[12] The majority of states decreased per-student spending from FY2008 to FY2013. Maryland, by contrast, increased per-student spending by 7.4% during that time- the third highest increase in the nation according to the Center on Budget and Policy Priorities.

[13] From the 2010-2011 school year to the 2011-2012 school year, several states made double-digit increases to the cost of public higher education. For example, California increased in-state tuition and fees 20.5%, Arizona increased in-state tuition and fees 16.8%, Georgia increased in-state tuition and fees 15.9%, Washington increased in-state tuition and fees 15.7% and Nevada increased in-state tuition and fees 13.7%.

[14] Governor O’Malley set 15 strategic, measurable goals for the State of Maryland and implemented StateStat, modeled after the CitiStat program he implemented as Mayor of Baltimore City, to track progress towards these goals. At bi-weekly StateStat meetings, State managers meet with the Governor and his executive staff to report and answer questions on agency performance and priority initiatives. Maryland has currently delivered 5 of these goals and is on track to meet 5 others.

[15]The O’Malley-Brown Administration has kept average annual budget growth (excluding appropriations to the Rainy Day Fund) to 2%- 73% lower than Governor Ehrlich’s average annual budget growth of 7.5% and 85% lower than Governor Mandel’s average annual budget growth of 13.4%.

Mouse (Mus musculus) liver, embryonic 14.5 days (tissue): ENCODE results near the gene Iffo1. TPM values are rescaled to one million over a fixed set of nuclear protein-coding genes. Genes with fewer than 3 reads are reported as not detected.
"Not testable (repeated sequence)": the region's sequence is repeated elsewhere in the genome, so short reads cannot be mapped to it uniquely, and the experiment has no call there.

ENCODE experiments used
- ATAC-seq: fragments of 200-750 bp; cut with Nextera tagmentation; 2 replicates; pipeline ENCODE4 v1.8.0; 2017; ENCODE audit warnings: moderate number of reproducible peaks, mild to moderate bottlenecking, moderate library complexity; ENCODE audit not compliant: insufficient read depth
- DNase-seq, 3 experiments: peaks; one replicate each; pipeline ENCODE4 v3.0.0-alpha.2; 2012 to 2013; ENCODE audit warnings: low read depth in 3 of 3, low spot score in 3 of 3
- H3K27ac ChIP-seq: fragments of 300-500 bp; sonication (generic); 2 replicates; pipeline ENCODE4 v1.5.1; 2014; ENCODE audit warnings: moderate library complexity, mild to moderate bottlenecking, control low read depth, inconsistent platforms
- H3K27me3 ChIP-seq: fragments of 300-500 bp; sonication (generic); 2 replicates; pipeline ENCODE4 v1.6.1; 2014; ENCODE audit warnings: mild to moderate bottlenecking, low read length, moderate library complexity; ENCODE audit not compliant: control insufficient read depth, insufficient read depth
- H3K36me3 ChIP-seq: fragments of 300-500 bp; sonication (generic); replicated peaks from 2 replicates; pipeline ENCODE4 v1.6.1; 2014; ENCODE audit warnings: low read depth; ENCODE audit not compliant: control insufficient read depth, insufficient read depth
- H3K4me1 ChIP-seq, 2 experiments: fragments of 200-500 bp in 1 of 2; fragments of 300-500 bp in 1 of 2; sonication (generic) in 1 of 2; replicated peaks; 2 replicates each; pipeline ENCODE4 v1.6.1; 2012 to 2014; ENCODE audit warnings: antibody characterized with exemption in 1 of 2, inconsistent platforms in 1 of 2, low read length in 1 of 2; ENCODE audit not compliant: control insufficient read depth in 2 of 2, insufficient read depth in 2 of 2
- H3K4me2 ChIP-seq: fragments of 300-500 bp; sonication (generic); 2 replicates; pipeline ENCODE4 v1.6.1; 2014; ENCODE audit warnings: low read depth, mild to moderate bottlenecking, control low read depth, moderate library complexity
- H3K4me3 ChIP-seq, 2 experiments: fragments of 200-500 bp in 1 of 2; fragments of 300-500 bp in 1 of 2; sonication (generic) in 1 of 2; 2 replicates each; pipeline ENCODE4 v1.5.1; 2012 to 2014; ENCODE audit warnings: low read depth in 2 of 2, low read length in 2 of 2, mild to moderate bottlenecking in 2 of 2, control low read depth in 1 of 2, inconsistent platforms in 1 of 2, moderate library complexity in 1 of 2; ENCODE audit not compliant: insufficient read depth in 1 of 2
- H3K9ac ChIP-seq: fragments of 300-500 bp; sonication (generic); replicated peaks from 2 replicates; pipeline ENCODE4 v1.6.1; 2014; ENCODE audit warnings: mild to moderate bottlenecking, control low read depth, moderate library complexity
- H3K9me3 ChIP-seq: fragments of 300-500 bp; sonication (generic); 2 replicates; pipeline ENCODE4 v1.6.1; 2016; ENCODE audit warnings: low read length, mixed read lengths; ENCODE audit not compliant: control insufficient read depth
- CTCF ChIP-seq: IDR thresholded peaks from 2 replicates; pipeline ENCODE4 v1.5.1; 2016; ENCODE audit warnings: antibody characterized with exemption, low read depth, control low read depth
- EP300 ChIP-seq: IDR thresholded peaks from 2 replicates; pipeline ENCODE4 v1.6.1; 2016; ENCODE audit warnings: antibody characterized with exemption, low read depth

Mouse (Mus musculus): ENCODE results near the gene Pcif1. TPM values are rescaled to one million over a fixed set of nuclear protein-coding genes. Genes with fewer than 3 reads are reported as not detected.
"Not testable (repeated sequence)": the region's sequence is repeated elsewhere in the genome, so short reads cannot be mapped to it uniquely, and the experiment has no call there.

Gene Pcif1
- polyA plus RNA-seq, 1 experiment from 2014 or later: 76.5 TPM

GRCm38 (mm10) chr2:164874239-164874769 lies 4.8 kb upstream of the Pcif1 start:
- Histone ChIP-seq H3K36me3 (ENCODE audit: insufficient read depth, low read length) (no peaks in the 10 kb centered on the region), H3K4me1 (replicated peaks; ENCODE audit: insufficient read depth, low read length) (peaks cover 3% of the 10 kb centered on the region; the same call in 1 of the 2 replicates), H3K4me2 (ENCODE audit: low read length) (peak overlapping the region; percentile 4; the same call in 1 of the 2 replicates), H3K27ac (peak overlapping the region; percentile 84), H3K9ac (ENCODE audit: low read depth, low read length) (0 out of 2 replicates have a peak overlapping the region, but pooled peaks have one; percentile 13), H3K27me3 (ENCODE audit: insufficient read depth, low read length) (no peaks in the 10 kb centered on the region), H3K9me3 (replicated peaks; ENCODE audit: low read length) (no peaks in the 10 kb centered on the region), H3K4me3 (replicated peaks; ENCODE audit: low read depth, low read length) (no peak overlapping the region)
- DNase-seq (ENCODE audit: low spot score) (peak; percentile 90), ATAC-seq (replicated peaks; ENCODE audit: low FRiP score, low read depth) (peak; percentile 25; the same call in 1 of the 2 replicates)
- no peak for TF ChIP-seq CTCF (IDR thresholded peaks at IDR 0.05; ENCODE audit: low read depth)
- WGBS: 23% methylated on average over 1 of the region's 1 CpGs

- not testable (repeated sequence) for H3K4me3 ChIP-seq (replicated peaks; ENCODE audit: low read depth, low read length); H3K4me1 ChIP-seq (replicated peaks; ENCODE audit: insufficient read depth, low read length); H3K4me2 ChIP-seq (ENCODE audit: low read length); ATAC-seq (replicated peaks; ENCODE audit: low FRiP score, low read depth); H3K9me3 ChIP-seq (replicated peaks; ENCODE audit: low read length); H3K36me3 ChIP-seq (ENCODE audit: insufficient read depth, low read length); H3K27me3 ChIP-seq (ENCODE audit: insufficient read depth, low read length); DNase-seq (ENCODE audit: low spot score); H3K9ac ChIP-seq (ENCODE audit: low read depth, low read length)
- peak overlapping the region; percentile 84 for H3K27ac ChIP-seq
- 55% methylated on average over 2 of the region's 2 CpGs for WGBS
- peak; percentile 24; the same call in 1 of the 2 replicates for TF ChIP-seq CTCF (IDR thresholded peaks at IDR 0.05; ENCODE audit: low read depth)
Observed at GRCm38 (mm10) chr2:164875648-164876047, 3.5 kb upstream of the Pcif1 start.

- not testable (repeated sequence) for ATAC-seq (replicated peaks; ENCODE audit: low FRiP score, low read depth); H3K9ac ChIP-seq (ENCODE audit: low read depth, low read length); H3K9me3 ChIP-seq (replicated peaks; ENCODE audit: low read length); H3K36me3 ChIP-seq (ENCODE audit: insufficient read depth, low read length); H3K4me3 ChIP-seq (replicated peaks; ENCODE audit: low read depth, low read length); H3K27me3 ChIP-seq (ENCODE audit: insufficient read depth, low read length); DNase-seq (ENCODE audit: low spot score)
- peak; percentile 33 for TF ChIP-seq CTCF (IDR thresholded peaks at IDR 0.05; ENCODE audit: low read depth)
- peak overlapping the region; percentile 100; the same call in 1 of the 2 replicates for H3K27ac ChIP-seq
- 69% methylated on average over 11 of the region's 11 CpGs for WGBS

[16] Since taking office, the O’Malley-Brown Administration has abolished 5,738 State positions. Today, Maryland’s Executive Branch is the smallest per capita since 1973.

[17] The proposed FY14 budget increases the Rainy Day Fund by a net $220 M bringing it to $921 M or 6% of revenues.

[18] Maryland’s AAA bond rating was reaffirmed by all three bond rating agencies in July. Maryland is one of only 9 states to earn a Triple A Bond Rating, certified by all three rating agencies.

[19] In April of 2011, the General Assembly approved modifications of Governor O’Malley’s comprehensive retirement reform proposal that preserved a defined benefit for state workers, enhanced funding of the pension system and ensured sustainability of pensions for state workers; reform changes were effective July 1, 2011. The most significant modification for active employees in the Employees’ and Teachers’ Pension Systems was an increase in the contribution level in order to maintain the current benefit level upon retirement. Employees hired on or after July 1, 2011 contribute 7% as well, but earn a reduced benefit. Pension reforms had no impact on benefits for those already retired as of July 2011 or on benefits already earned by active or former employees. 80% system funding- a benchmark for a healthy pension system- will be achieved by 2023.

[20] Following an Executive Order issued by Governor O’Malley in 2011, Maryland’s state agencies with the help of Maryland’s business community submitted recommendations for regulations to be reformed. In 2012, the Governor submitted more than 130 State regulations to be repealed, revised or streamlined to the AELR Committee in the General Assembly. Currently, state agencies are preparing their recommendations for submission to the Committee; some proposals have already been submitted. The committee should be reviewing the recommendations this session.